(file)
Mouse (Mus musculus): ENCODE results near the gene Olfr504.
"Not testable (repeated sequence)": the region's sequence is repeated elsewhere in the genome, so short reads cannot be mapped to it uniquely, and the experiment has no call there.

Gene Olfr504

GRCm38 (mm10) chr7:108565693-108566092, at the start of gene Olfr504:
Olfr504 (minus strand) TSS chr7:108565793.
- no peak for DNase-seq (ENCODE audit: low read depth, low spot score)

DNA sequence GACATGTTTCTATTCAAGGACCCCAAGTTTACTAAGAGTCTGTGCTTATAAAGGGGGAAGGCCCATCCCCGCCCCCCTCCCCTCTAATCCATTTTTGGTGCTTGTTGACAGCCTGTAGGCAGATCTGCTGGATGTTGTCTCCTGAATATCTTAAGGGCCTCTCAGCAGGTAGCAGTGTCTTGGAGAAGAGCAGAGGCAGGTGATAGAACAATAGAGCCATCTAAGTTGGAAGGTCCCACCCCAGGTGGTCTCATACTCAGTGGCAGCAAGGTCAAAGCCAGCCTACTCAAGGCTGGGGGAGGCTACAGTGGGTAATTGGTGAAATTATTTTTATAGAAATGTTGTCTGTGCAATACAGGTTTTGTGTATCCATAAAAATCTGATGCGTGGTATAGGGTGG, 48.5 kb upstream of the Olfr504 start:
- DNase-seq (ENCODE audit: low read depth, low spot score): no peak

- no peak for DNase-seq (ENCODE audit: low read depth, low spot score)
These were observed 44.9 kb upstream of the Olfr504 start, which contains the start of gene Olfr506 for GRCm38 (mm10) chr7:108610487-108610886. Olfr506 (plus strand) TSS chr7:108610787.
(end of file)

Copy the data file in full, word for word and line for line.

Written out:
Mouse (Mus musculus): ENCODE results near the gene Olfr504.
"Not testable (repeated sequence)": the region's sequence is repeated elsewhere in the genome, so short reads cannot be mapped to it uniquely, and the experiment has no call there.

Gene Olfr504

GRCm38 (mm10) chr7:108565693-108566092, at the start of gene Olfr504:
Olfr504 (minus strand) TSS chr7:108565793.
- no peak for DNase-seq (ENCODE audit: low read depth, low spot score)

DNA sequence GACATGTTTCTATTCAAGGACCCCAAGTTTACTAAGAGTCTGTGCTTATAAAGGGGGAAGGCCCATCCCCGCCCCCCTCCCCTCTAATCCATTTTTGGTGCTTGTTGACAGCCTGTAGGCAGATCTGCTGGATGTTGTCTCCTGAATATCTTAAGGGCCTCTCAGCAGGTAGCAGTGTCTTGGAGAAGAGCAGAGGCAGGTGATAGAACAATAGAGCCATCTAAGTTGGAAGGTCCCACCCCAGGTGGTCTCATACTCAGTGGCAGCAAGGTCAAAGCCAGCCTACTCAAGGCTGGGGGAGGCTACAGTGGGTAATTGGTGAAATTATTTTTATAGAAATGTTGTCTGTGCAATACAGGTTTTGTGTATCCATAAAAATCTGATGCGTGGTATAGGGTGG, 48.5 kb upstream of the Olfr504 start:
- DNase-seq (ENCODE audit: low read depth, low spot score): no peak

- no peak for DNase-seq (ENCODE audit: low read depth, low spot score)
These were observed 44.9 kb upstream of the Olfr504 start, which contains the start of gene Olfr506 for GRCm38 (mm10) chr7:108610487-108610886. Olfr506 (plus strand) TSS chr7:108610787.